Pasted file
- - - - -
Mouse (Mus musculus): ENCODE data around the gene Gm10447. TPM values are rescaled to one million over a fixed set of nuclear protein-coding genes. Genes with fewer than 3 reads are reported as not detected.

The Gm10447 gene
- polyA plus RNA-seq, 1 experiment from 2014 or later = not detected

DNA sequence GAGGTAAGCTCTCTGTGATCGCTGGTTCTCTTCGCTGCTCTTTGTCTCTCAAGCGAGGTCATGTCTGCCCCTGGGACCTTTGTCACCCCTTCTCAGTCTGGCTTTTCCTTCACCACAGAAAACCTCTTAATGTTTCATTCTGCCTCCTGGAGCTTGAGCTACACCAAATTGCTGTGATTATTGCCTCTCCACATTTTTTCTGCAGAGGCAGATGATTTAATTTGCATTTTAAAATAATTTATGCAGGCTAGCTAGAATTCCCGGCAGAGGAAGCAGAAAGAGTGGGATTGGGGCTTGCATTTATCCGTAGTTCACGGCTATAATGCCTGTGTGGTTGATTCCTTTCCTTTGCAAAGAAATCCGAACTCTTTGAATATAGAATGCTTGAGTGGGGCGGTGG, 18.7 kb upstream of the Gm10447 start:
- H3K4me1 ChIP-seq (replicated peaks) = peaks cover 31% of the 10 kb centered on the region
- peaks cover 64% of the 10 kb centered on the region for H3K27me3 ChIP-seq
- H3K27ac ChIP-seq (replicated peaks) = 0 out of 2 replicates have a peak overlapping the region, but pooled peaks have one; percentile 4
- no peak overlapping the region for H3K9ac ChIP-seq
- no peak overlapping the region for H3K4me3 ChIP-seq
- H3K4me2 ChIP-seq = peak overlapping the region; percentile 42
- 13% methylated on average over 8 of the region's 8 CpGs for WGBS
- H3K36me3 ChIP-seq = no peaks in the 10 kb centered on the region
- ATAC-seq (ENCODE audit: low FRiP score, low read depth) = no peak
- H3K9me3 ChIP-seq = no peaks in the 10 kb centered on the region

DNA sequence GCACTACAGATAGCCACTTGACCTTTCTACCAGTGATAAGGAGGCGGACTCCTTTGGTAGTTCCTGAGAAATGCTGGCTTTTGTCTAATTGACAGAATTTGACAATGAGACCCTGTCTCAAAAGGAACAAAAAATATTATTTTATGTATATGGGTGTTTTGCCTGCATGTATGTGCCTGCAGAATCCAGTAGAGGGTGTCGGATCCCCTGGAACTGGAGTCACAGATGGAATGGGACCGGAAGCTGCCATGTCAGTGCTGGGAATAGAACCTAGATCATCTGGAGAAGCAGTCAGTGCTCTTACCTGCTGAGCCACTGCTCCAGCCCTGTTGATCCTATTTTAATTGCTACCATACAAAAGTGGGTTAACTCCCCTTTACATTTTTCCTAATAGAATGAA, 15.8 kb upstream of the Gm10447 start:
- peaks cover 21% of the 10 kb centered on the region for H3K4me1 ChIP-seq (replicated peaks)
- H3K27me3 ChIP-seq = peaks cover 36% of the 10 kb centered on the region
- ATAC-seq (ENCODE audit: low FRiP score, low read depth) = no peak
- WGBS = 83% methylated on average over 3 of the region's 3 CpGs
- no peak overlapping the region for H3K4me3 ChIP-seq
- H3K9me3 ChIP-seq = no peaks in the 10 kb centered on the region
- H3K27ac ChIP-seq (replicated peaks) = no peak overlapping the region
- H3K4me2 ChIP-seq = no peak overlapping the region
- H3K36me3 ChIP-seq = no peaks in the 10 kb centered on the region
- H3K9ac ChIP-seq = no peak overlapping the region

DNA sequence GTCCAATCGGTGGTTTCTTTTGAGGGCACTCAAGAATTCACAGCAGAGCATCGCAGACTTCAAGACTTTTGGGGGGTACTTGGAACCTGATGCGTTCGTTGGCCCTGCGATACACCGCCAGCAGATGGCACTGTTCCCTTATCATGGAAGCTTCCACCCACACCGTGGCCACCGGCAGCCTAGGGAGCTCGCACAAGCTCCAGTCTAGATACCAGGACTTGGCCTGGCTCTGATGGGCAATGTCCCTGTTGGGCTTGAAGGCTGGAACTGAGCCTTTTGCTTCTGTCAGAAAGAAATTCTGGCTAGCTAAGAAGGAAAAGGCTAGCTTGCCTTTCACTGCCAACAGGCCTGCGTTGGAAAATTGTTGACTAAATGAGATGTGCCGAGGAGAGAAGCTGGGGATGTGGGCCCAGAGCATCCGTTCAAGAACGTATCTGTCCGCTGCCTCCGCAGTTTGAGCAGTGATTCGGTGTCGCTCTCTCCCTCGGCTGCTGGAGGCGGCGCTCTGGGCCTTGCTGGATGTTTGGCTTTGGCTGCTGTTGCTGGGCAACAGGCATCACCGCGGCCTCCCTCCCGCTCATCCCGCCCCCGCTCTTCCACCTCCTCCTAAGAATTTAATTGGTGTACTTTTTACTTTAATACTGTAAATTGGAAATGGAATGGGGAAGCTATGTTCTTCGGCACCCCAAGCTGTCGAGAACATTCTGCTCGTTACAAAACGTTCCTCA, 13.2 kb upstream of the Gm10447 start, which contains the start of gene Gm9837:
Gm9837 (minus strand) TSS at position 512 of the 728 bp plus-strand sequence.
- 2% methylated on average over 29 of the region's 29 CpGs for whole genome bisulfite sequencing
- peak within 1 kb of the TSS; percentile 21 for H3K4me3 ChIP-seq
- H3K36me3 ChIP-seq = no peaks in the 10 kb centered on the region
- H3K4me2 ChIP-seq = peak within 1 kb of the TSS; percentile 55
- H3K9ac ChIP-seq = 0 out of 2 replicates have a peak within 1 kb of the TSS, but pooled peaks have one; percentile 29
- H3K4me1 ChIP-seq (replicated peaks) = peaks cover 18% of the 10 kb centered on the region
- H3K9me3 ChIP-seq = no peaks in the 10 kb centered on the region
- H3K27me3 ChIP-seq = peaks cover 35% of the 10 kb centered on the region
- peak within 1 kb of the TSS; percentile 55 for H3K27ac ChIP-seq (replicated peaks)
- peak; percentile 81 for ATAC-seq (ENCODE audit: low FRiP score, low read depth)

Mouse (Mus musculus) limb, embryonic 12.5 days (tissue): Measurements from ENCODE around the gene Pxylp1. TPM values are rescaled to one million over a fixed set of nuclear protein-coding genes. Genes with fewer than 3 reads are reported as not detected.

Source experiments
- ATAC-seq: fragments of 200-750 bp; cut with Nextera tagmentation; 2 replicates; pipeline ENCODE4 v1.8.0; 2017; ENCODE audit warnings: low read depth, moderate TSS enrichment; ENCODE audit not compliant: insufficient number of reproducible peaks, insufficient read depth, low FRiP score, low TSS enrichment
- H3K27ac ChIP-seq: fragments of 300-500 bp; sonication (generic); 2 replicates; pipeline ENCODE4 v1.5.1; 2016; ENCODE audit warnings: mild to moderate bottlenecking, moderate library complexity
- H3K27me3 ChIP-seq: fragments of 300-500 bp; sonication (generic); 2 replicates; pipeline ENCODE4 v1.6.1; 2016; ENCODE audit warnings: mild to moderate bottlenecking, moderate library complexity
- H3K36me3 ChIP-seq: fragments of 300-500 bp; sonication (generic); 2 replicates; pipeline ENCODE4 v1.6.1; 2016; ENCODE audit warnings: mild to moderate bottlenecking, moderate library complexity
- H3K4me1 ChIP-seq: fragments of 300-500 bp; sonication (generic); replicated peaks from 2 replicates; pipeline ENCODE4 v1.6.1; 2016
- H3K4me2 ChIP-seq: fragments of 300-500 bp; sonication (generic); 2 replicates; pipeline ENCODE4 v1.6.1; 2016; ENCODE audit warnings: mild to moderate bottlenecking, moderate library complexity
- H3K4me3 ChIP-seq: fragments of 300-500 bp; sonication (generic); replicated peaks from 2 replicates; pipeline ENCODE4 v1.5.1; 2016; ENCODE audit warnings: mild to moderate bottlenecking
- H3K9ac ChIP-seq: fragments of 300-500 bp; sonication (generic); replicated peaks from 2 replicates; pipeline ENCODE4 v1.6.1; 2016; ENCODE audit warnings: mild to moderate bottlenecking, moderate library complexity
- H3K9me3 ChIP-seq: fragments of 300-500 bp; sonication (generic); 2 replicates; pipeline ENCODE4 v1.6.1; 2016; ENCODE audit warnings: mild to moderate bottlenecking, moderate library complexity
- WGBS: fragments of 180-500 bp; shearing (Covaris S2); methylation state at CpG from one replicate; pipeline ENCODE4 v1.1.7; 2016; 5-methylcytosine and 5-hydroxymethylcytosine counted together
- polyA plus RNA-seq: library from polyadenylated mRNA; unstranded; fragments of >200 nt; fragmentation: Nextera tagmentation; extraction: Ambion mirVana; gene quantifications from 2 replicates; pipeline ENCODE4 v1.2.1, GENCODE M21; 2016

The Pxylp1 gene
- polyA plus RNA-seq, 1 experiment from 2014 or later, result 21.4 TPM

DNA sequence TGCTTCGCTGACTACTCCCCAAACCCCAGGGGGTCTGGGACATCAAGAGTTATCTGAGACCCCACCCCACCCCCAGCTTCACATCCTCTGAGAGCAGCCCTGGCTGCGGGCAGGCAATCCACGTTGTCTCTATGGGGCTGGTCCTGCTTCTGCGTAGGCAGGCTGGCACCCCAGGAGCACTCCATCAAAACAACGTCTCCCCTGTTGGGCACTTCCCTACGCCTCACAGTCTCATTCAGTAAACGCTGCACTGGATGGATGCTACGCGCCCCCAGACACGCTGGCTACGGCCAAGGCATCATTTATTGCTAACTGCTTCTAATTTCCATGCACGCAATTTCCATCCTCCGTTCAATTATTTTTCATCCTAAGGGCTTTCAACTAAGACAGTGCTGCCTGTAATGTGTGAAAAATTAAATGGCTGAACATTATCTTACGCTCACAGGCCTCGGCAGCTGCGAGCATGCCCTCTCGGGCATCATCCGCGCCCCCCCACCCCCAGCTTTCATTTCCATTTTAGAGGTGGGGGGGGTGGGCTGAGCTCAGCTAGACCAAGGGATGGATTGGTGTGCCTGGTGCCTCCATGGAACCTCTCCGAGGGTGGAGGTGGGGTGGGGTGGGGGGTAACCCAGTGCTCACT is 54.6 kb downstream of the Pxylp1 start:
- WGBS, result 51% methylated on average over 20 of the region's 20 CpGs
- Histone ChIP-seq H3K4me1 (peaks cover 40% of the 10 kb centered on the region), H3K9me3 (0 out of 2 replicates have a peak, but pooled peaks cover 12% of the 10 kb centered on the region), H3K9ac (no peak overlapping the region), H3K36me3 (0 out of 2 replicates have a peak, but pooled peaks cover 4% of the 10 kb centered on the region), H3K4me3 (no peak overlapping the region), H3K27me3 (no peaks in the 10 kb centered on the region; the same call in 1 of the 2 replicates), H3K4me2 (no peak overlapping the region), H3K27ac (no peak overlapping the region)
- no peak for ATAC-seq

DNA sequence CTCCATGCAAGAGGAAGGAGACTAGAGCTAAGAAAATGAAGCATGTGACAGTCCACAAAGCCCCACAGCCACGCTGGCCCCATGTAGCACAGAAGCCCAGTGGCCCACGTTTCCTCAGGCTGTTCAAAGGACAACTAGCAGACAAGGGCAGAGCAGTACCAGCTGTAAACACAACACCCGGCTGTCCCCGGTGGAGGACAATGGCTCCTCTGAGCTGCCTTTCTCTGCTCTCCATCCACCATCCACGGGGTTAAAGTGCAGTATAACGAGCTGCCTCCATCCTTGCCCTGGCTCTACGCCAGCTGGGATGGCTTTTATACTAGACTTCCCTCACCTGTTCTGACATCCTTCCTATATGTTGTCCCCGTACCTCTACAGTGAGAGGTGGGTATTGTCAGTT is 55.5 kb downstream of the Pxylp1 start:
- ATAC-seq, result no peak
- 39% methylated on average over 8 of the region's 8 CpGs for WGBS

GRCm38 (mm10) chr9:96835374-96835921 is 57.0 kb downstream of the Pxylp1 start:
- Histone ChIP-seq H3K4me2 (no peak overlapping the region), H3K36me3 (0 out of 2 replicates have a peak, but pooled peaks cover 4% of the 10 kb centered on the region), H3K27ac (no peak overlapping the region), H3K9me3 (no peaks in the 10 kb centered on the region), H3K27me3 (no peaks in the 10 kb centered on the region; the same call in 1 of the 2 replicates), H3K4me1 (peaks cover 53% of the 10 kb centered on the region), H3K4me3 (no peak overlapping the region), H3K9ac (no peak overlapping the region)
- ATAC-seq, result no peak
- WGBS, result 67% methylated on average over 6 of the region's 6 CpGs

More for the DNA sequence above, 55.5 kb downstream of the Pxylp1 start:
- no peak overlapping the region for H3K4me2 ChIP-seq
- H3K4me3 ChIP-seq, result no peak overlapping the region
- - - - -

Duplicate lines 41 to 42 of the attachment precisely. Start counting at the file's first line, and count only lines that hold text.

- H3K27ac ChIP-seq: fragments of 300-500 bp; sonication (generic); 2 replicates; pipeline ENCODE4 v1.5.1; 2016; ENCODE audit warnings: mild to moderate bottlenecking, moderate library complexity
- H3K27me3 ChIP-seq: fragments of 300-500 bp; sonication (generic); 2 replicates; pipeline ENCODE4 v1.6.1; 2016; ENCODE audit warnings: mild to moderate bottlenecking, moderate library complexity